We assume a global input such that the particles start in an arc along the right side of the disk. The left-hand image shows the particle distribution in green as they propagate in the

direction, as is shown in blue. The

direction is indicated by two red arrows, each starting from either the left or right endpoint of the arc. The particle dispersion

is shown with transparent circle sectors, and the path from their current position to an ending arc is shown with a transparent blue sector, which ends along an orange arc whose extent is highlighted by green and purple points. If "show paths" is checked, additional starting points along the current arc are shown.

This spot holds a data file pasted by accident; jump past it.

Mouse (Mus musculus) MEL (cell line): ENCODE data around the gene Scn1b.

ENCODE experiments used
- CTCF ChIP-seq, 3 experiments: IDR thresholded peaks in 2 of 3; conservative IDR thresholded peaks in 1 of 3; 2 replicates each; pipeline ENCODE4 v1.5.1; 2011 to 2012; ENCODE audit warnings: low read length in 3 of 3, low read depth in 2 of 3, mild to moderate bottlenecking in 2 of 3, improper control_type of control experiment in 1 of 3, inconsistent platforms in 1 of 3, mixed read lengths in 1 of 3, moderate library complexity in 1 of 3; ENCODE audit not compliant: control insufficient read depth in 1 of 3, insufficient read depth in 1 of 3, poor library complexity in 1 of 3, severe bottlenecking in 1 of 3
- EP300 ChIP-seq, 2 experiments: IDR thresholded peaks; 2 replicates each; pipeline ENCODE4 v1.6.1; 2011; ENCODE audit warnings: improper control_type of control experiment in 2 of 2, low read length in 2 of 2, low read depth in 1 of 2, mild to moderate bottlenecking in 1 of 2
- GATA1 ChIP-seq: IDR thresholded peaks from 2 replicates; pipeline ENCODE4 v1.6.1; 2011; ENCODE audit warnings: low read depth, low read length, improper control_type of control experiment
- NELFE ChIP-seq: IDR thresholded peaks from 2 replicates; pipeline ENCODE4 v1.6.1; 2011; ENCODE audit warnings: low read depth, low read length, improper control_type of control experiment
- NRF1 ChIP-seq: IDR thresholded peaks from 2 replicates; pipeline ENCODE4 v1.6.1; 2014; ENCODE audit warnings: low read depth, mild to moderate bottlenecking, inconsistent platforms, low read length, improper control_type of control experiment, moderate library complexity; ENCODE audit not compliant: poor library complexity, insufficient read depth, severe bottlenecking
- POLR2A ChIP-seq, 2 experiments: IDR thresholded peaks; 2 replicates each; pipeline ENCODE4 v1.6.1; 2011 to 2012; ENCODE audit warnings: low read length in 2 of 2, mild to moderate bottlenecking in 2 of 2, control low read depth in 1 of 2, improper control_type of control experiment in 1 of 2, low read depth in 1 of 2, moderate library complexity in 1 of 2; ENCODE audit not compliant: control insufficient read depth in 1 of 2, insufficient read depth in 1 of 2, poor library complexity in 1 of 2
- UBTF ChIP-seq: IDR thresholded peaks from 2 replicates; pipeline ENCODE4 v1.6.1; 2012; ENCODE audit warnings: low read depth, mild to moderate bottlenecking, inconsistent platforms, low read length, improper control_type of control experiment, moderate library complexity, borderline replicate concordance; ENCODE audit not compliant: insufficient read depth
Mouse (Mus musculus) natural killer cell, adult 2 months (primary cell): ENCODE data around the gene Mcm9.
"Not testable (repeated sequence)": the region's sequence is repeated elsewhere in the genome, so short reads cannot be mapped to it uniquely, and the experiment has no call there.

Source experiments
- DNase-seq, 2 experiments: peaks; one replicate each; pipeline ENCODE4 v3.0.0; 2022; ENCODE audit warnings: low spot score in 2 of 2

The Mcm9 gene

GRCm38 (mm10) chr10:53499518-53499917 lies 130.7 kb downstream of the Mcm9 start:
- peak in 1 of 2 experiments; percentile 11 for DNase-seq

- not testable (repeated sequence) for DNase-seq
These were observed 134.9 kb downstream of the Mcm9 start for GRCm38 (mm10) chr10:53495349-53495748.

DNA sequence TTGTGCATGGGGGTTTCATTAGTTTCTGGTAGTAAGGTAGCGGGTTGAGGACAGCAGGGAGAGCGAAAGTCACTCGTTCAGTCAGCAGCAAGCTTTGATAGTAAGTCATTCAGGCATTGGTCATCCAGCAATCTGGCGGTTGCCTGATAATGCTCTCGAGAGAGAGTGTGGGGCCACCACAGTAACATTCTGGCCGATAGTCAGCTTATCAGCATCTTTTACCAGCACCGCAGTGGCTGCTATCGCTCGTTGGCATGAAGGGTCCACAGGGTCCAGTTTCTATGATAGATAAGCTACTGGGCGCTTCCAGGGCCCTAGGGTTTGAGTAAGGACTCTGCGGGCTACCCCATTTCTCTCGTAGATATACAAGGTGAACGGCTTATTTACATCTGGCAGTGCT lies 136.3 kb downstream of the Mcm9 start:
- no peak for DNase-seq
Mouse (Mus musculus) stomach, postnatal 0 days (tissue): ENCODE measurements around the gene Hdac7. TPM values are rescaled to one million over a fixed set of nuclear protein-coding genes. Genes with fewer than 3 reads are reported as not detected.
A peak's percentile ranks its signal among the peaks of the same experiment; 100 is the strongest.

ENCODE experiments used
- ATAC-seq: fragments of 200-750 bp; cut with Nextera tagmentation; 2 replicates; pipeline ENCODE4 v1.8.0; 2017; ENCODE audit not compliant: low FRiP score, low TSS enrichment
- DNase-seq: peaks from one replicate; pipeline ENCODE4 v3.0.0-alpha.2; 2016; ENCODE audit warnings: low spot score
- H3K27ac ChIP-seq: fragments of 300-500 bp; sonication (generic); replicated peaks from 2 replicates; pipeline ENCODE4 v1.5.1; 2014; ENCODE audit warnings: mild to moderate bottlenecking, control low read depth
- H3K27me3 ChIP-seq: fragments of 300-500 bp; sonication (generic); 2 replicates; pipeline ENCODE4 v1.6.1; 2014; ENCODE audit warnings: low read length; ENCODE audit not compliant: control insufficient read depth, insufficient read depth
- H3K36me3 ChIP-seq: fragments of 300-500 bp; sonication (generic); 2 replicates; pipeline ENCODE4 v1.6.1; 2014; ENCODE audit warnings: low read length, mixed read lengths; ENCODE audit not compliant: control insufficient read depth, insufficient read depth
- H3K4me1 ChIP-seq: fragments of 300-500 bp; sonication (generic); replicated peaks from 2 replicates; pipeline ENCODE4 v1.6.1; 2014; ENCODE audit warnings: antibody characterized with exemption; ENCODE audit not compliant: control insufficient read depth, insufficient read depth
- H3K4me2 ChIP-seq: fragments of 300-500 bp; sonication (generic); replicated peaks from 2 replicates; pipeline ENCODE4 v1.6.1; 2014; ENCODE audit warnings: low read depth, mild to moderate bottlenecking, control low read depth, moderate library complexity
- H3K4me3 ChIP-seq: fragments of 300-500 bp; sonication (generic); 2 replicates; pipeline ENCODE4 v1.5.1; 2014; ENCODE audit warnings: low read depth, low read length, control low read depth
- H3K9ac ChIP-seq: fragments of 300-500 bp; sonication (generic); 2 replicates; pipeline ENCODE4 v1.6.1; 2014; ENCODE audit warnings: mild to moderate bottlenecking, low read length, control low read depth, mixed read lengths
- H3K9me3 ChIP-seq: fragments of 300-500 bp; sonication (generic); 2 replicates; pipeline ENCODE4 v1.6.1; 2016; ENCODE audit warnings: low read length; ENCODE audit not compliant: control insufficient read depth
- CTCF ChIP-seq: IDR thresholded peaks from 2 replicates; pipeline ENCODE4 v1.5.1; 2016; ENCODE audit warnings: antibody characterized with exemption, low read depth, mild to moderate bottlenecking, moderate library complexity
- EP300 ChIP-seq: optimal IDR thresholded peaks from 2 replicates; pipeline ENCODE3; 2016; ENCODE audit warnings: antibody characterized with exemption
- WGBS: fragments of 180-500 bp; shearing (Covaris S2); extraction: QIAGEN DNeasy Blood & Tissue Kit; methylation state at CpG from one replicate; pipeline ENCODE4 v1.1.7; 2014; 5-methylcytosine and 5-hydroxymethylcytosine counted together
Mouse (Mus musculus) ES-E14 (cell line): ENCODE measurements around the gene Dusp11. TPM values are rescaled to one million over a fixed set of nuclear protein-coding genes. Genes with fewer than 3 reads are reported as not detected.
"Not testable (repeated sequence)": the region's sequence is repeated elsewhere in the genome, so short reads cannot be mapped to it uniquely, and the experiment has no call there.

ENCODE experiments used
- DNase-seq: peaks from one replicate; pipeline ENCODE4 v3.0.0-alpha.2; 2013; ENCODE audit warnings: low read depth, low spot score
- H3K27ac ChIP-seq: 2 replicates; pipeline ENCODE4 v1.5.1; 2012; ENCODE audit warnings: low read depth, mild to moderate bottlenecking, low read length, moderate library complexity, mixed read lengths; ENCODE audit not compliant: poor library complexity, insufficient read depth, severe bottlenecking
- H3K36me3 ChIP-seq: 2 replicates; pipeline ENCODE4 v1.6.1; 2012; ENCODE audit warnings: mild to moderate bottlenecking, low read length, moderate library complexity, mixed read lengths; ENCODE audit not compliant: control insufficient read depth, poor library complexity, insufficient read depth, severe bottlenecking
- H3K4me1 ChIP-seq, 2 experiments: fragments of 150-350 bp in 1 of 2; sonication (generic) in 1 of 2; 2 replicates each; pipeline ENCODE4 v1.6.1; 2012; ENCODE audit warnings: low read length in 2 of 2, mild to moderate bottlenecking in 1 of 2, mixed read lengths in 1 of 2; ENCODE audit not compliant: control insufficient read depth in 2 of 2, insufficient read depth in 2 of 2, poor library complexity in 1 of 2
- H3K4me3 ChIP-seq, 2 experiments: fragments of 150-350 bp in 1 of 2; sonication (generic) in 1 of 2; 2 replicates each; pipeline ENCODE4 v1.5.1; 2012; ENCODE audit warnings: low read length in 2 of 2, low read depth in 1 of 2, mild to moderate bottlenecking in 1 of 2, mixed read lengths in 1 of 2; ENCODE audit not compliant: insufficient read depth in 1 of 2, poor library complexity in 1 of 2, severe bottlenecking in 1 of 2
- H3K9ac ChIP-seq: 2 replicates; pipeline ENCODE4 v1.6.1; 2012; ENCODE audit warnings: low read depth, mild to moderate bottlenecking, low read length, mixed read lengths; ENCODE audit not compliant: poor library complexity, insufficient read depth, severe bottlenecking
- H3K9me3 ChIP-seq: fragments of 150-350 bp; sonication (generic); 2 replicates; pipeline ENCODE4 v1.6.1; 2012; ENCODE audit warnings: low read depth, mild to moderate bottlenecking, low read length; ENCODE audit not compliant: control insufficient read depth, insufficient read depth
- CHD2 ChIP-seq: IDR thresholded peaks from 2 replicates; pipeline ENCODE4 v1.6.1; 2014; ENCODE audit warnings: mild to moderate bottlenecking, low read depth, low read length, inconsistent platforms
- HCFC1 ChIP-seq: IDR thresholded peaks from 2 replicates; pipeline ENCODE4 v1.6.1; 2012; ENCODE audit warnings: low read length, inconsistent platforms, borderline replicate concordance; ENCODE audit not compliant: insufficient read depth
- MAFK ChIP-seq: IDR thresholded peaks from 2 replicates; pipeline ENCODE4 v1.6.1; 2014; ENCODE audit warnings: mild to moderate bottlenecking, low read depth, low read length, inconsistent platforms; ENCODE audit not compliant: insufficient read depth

The arc length may be initialized from 0 to

radians.

Any initial distribution can be steered to a minimum arc length of

and a maximum arc length of

. Once the arc length exceeds the minimum, it can never be reduced to less than

. Similarly, if the arc length is ever less than the maximum, it can never be increased to more than

.

Every propagation step can add no more than

to the arc length or decrease the arc length by

.

This Demonstration was inspired by a similar problem in polygonal workspaces by Lewis and O'Kane [1].

[1] J. S. Lewis and J. M. O'Kane, "Planning for Provably Reliable Navigation Using an Unreliable, Nearly Sensorless Robot,"

*The International Journal of Robotics Research*,

**32**(11), 2013 pp. 1339–1354.

doi:10.1177/0278364913488428.